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Colorado Texting Ban Takes Effect V.J. | , 4:21 p.m. Aug. 5, 2009 2009-08-05

The law against texting while driving in Colorado began with a tragedy. Last year, nine-year-old Erica Forney was riding her bicycle in Fort Collins; she was killed by a driver police say was distracted by using a cell phone.

On June 1, Gov. Ritter signed a bill outlawing texting for all drivers. The bill outlaws all cell phone use for drivers 18 and younger while behind the wheel. It also prevents drivers with instruction permits, regardless of age, from using cell phones while driving.

Critics argue that the bill doesn't go far enough to protect Colorado motorists from distracted drivers. A bill before the state legislature would require hands-free accessories for all drivers using cell phones. It would prohibit drivers under 18 from using cell phones while driving, even those with hands-free accessories. It would also completely ban cell phone use by school bus drivers and motor vehicle carriers regulated by the public utilities commission.

A growing body of research shows how dangerous cell phone usage can be while driving. A survey by the AAA Foundation's Traffic Safety Culture Index shows that over half of U.S. drivers admit to using a cell phone while driving and that one in seven admits to sending text messages while behind the wheel.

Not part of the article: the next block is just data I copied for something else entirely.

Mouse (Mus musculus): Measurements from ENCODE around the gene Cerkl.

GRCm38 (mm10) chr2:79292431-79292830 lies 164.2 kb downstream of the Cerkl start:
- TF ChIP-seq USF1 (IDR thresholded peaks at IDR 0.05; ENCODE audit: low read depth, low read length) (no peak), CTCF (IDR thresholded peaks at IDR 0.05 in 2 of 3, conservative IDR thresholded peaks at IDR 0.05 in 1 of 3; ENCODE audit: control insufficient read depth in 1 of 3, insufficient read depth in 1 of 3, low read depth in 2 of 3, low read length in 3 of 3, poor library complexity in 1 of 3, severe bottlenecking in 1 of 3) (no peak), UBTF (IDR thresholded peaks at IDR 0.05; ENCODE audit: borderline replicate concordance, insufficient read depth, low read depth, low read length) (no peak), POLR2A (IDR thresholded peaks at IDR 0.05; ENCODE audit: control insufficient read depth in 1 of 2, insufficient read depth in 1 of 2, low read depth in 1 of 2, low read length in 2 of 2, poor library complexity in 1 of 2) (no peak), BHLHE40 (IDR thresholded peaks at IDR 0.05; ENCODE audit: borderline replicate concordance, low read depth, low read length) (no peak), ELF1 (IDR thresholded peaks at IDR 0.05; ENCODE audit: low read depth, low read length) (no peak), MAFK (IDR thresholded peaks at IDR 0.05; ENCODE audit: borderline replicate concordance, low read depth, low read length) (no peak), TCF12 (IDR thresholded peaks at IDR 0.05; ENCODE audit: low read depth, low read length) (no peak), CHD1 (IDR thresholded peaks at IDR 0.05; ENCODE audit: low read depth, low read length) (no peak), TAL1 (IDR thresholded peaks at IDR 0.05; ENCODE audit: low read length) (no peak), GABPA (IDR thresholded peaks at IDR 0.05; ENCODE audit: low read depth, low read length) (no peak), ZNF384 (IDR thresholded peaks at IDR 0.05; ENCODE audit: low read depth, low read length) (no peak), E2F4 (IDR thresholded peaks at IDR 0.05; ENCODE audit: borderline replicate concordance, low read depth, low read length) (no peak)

Those numbers rise dramatically among young drivers, however. Nearly half of drivers 18-24 years old report text messaging while driving, while just over one-quarter of drivers between 25 and 34 admit to texting behind the wheel.

In one study, researchers used a driving simulator to compare the driving performances of drivers using cell phones to drivers who were not using cell phones, but were given alcoholic beverages until their blood alcohol level reached 0.08, the level at which a driver can be arrested in all 50 states for driving while intoxicated. Researchers found that cell phone users were actually more likely to cause rear-end collisions than the drunken drivers.

Researchers said that cell phone use has a dramatically negative impact on the reaction times of drivers.

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